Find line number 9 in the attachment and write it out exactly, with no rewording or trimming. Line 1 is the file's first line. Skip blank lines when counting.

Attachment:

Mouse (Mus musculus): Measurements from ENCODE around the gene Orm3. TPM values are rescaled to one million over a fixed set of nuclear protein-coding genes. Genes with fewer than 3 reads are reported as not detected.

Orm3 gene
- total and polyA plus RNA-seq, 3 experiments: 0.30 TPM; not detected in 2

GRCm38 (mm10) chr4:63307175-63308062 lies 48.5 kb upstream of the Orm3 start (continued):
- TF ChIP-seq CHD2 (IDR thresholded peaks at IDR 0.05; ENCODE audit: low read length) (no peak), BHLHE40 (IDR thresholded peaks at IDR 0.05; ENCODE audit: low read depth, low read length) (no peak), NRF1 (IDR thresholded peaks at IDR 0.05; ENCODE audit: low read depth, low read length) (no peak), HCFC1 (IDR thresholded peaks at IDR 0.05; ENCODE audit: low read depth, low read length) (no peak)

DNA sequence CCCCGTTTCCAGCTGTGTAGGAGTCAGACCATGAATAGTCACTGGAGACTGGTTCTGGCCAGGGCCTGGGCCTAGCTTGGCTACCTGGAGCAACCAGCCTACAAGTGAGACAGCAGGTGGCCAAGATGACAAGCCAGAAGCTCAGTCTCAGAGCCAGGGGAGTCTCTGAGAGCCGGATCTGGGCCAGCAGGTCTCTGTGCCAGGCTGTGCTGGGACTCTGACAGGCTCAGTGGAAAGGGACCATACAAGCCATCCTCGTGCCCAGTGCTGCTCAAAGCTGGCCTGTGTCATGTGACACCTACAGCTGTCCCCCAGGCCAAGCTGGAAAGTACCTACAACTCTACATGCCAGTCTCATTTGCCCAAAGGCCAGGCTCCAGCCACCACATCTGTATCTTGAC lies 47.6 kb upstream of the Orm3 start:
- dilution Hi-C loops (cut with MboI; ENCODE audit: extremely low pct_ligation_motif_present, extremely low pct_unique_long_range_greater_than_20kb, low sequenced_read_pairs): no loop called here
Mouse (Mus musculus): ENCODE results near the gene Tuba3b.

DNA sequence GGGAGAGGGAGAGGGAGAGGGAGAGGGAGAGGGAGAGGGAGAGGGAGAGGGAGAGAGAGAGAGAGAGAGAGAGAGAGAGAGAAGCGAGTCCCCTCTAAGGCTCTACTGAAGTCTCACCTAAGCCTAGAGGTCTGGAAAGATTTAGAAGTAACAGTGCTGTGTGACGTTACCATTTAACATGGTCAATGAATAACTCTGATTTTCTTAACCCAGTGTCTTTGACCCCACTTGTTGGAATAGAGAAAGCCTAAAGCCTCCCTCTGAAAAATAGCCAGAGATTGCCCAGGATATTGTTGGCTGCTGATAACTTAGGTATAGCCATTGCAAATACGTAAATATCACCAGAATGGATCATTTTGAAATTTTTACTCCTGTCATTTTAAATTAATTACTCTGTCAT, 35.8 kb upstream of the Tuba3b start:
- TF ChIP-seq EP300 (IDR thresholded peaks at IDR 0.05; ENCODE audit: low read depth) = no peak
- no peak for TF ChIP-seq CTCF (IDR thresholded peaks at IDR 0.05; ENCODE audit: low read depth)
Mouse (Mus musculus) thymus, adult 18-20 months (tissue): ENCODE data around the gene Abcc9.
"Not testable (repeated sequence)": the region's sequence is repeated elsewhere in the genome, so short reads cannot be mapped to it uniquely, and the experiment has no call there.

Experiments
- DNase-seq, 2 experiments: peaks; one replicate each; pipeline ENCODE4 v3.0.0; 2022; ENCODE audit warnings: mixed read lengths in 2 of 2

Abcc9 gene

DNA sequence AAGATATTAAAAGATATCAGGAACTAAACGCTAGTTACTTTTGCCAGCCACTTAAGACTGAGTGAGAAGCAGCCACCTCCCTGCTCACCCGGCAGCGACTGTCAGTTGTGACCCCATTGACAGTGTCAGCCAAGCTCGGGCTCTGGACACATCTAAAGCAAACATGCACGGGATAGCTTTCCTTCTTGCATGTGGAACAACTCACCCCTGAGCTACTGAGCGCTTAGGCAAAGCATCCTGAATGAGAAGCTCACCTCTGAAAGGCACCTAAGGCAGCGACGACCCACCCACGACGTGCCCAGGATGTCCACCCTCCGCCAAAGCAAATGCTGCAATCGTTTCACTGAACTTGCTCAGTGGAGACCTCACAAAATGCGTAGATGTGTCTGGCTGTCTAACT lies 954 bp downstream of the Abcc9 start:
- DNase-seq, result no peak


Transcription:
DNA sequence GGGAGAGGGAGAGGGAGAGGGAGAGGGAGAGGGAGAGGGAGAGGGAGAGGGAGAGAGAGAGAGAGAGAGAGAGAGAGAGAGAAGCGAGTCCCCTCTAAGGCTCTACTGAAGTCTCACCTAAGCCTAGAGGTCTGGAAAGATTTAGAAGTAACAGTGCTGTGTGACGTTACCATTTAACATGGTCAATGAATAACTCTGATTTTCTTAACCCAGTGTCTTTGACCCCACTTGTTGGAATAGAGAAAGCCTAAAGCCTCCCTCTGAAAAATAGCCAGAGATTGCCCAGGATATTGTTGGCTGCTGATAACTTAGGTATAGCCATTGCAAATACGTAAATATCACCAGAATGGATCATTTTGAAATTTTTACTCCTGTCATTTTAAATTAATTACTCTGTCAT, 35.8 kb upstream of the Tuba3b start: